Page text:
Jersey tends to work best for items that drape and skim the figure, or which are made to move with you. Double knit jersey fabric can be used for more structured garments, but single knit doesn’t hold its shape well enough to be used for rigid items.
How to Sew Jersey Fabric
Is jersey fabric easy to sew? There’s the rub, or so to speak. Like any knit fabric, jersey can fray easily, and many types don’t hold their shape well. But don’t worry! There are tips and tricks for working with jersey.
Use a Fabric Stabilizer
If you’re using a lighter jersey type and worried that it might not hold its shape while you sew, try stabilising it.
Choose the Right Needle
Yes, choosing the correct needle can make a world of difference to any sewing project. For knits like jersey fabric, choose a ballpoint needle. This comparatively blunt needle can pass through knit fabrics like jersey without damaging them.
Use the Right Thread
Stretchy fabrics need a thread that also has a bit of stretch. That means polyester thread rather than 100 percent cotton thread. Polyester thread will stretch with your jersey fabric, rather than puckering it.
Sew With a Walking Foot
Quilters may already be familiar with the walking foot, which enables layers of fabric to stay in place as they travel through the sewing machine. But a walking foot can also help with sewing stretchy fabrics like jersey. A walking foot helps your fabric to move through the sewing machine evenly so that you don’t get randomly stretched-out spots in your sewing.
Use Zigzag Stitch
The zigzag stitch on your sewing machine is made for sewing stretchy knits like jersey. If you use a straight stitch, the fabric may stretch while the stitches remain straight. This will cause puckering and possibly even ripped stitches. Using a zigzag stitch will keep your stitches even.
A Twin Needle for Hems
When hemming your jersey, a twin needle can accommodate the stretch in a fabric. It also gives it a pretty, professional-looking finish.
Looking After Jersey Fabric
Fortunately, most jersey fabric is pretty easy to care for. Here’s how.
Follow the Care Instructions
With any garment or fabric, it’s important to follow the manufacturer’s care instructions. This is especially true for fabrics like jersey, which come in many different varieties, each of which may require a slightly different type of care.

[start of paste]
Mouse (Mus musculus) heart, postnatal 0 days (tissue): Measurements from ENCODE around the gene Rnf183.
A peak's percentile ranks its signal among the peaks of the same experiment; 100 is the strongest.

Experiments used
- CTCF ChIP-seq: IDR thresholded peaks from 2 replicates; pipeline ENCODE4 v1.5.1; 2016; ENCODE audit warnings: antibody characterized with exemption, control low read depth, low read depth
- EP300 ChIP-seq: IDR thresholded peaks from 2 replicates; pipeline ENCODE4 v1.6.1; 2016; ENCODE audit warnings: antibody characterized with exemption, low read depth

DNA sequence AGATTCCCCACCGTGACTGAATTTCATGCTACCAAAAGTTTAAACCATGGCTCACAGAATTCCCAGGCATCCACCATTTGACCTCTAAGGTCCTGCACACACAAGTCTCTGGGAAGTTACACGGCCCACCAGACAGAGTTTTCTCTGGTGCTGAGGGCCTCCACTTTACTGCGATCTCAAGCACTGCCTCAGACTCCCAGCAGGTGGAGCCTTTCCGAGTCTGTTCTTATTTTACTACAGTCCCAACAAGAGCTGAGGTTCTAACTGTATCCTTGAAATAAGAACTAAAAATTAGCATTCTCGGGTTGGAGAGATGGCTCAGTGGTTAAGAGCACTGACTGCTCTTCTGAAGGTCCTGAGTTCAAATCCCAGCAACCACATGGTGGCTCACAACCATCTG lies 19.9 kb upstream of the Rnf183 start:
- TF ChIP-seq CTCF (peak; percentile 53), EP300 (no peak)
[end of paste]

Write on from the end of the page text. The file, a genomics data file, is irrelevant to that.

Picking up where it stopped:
Be Mindful of Fiber Content
The fiber content of various jersey fabrics can differ, from cotton jersey fabric to wool to synthetics and synthetic blends. Check the fiber content of your fabric or garment carefully and wash it accordingly.
Some jersey types, especially cotton, are prone to shrinkage. To be safe, pre-wash your jersey fabric before sewing with it.
Many types of jersey fabric are machine washable. Always check the care instructions first, though. Failing this, it’s generally safe to machine wash your jersey fabric in cool water and tumble it dry.
Because jersey is wrinkle-resistant, you often don’t have to iron it if you remove it from the dryer right away. If you do want to iron it, make sure to use the proper setting for your fabric’s fiber content. 
Jersey is an incredibly versatile fabric with a wide range of applications. Soft, absorbent, breathable, and stretchy, jersey is at the heart of many of our favorite garment types.
Although it’s easy to care for, jersey, like most knit fabrics, can be challenging to work with. But you can meet those challenges with a few well-planned techniques.
Do you enjoy sewing jersey? Do you have any tips or tricks to share with our readers? Please tell us about them in the comments.
- The Editors of Encyclopaedia Britannica | Coco Chanel | https://www.britannica.com/biography/Coco-Chanel
- wikiHow Staff | How to Use an Iron | https://www.wikihow.com/Use-an-Iron
- The Free Dictionary | Jacquard | https://www.thefreedictionary.com/Jacquard